He wanted to encourage the Synod to complete the business in York, to avoid the temptation at such a time of stress and difficulty to drop it into the “Too Difficult” basket. Further referral to the revision committee would not help, he believed. It needed the dioceses now to give it their wisdom and thought. The House of Bishops would promptly set in hand the work on a draft code of practice, which would be available for debate when legislation returned in about 18 months’ time. That would begin the final phase of a long and complex process.

The Archbishop acknowledged regret that the amendment that he and Dr Sentamu had put forward had not been accompanied by an illus­trative code of practice; but time had not been on their side. There was a wish now to proceed with a code of practice that could enshrine the best possible provision in the light of what had been seen and heard and the vote taken.

The Synod should also be aware that the next phase would help the dioceses to shape following motions. There was work to be done, and prayer was needed.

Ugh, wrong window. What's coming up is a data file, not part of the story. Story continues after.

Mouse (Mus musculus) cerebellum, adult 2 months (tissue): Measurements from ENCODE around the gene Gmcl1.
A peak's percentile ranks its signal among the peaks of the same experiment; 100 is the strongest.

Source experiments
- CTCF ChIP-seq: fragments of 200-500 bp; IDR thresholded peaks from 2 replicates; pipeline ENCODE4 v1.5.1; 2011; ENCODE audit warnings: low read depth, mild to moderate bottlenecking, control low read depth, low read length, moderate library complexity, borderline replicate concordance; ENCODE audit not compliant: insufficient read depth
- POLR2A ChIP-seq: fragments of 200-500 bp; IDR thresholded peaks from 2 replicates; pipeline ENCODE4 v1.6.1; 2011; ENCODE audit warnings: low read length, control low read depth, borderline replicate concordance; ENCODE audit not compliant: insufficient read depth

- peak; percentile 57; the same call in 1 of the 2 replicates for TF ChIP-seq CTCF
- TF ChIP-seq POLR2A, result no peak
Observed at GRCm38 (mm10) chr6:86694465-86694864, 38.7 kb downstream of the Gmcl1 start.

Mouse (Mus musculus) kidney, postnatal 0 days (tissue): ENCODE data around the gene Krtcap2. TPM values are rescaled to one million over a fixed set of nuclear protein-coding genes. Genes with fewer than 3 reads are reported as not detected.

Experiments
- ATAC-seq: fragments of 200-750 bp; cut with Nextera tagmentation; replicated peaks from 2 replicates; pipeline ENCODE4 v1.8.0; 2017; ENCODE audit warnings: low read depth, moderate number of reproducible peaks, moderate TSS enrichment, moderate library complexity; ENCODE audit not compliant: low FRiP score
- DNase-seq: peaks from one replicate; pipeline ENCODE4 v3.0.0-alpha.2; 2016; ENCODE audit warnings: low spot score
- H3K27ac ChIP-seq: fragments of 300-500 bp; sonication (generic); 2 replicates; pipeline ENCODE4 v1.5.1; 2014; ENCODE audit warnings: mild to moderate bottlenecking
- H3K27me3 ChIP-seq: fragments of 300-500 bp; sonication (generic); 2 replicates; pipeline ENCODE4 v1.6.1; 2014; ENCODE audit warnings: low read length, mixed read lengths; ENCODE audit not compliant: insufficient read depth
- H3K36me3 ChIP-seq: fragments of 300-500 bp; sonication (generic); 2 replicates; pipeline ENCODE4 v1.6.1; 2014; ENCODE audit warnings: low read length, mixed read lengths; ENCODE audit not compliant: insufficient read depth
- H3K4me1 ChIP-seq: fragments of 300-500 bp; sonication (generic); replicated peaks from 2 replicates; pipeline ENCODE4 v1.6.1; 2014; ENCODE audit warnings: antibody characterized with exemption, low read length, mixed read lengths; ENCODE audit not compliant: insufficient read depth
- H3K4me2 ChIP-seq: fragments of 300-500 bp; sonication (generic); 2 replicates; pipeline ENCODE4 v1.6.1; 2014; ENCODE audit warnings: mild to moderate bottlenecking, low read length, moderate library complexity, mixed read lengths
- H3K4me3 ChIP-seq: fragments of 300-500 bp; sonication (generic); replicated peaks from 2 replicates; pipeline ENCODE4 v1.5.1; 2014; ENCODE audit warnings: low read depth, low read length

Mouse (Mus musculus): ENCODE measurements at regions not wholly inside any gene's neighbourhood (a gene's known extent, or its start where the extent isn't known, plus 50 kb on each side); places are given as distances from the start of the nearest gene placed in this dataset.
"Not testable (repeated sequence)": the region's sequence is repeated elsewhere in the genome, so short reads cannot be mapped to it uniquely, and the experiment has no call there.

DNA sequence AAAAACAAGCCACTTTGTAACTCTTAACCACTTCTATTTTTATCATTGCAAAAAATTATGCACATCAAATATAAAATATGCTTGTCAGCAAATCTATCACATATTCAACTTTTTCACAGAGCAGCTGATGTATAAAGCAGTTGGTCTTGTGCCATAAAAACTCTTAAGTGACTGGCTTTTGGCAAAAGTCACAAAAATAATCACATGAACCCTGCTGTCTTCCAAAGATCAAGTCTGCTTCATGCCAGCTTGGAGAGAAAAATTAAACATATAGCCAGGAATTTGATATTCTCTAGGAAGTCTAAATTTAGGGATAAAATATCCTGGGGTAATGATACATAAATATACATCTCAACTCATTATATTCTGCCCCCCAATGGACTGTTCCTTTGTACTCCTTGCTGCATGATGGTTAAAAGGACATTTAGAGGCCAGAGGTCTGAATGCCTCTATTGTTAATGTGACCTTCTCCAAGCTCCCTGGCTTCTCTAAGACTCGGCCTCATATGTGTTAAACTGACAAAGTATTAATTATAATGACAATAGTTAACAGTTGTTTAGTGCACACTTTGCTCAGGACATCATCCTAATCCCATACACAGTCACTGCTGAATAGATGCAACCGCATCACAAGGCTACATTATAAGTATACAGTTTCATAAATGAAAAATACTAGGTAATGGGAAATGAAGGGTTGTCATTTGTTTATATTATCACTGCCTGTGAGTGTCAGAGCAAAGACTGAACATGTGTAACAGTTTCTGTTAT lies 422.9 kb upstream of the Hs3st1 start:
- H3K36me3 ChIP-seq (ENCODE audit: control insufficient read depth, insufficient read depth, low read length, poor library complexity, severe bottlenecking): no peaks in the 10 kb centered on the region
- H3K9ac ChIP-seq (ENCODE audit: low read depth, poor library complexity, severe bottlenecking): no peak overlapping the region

The Archbishops would obviously have liked the Synod to pass their amendment, he said, to laughter. But, he said, he would like to encourage those who had been disappointed by the outcome not to see it as the end of the road. This was the middle of a process of discernment and service to one another — focus on that, he said. It meant working for those who would be taking different decisions, different paths.

The vote had illustrated that the Synod remained committed to seeing women bishops for the flourishing of the Kingdom. It was com­mitted by a majority to the maximum generosity that could be consistently and coherently exercised for the con­science of minorities. The two goals of holding together in a desperately difficult situation and seeing it in terms of service “may give us all a sense that we have something to work for in this process”.